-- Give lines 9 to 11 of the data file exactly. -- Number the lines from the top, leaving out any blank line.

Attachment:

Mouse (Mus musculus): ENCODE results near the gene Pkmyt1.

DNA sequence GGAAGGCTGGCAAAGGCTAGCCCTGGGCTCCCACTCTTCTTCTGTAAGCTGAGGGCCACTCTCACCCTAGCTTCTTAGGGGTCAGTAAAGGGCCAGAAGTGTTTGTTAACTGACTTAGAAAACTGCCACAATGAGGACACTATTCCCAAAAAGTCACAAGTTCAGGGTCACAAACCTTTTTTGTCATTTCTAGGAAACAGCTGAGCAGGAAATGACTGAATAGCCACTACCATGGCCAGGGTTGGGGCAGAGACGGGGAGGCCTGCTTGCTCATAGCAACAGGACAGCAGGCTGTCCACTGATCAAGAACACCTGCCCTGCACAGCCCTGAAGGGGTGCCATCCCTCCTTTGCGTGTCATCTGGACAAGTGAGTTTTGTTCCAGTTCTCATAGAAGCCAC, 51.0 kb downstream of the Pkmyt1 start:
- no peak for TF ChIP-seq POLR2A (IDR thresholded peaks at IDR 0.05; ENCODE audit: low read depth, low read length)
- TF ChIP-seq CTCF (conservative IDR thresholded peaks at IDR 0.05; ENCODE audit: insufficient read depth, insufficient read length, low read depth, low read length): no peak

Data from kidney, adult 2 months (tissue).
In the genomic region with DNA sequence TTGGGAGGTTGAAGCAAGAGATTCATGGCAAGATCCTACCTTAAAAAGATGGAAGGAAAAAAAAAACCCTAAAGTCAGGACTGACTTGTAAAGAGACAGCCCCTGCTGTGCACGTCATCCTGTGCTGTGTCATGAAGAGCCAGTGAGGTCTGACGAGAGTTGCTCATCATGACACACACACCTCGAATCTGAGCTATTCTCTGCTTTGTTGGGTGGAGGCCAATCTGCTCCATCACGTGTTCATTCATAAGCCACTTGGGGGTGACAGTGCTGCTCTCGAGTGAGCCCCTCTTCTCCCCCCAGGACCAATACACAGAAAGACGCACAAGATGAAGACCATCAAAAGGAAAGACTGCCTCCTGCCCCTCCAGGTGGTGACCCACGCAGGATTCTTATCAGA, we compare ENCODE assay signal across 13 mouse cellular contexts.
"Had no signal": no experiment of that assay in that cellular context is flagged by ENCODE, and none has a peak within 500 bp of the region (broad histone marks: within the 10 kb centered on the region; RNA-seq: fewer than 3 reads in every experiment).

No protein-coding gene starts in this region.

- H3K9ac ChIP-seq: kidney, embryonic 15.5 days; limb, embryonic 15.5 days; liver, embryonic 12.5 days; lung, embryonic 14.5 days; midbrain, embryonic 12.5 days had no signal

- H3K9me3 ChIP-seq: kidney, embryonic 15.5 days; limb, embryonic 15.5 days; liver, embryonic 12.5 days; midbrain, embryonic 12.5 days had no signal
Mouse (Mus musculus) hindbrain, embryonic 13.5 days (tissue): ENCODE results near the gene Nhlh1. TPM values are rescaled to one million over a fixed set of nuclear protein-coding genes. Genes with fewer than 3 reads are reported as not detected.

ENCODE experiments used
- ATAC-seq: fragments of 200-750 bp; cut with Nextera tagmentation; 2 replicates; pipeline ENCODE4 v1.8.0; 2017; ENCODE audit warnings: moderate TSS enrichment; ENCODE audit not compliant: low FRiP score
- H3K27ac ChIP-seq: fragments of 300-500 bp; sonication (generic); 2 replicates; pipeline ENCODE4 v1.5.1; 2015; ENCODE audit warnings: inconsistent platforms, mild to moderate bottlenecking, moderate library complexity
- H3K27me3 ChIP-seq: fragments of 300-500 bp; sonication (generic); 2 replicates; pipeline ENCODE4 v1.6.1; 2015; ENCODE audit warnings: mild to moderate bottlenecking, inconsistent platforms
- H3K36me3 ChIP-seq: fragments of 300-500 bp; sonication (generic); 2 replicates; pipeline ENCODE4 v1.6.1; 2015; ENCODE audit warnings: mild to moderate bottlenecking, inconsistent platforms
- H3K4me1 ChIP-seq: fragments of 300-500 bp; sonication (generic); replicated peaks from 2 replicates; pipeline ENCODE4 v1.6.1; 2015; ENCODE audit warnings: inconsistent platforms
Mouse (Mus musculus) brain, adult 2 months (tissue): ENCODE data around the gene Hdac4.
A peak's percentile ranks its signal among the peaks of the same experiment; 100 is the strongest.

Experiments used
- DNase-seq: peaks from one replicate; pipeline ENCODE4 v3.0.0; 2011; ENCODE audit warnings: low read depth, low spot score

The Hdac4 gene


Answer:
- H3K9ac ChIP-seq: kidney, embryonic 15.5 days; limb, embryonic 15.5 days; liver, embryonic 12.5 days; lung, embryonic 14.5 days; midbrain, embryonic 12.5 days had no signal

- H3K9me3 ChIP-seq: kidney, embryonic 15.5 days; limb, embryonic 15.5 days; liver, embryonic 12.5 days; midbrain, embryonic 12.5 days had no signal
Mouse (Mus musculus) hindbrain, embryonic 13.5 days (tissue): ENCODE results near the gene Nhlh1. TPM values are rescaled to one million over a fixed set of nuclear protein-coding genes. Genes with fewer than 3 reads are reported as not detected.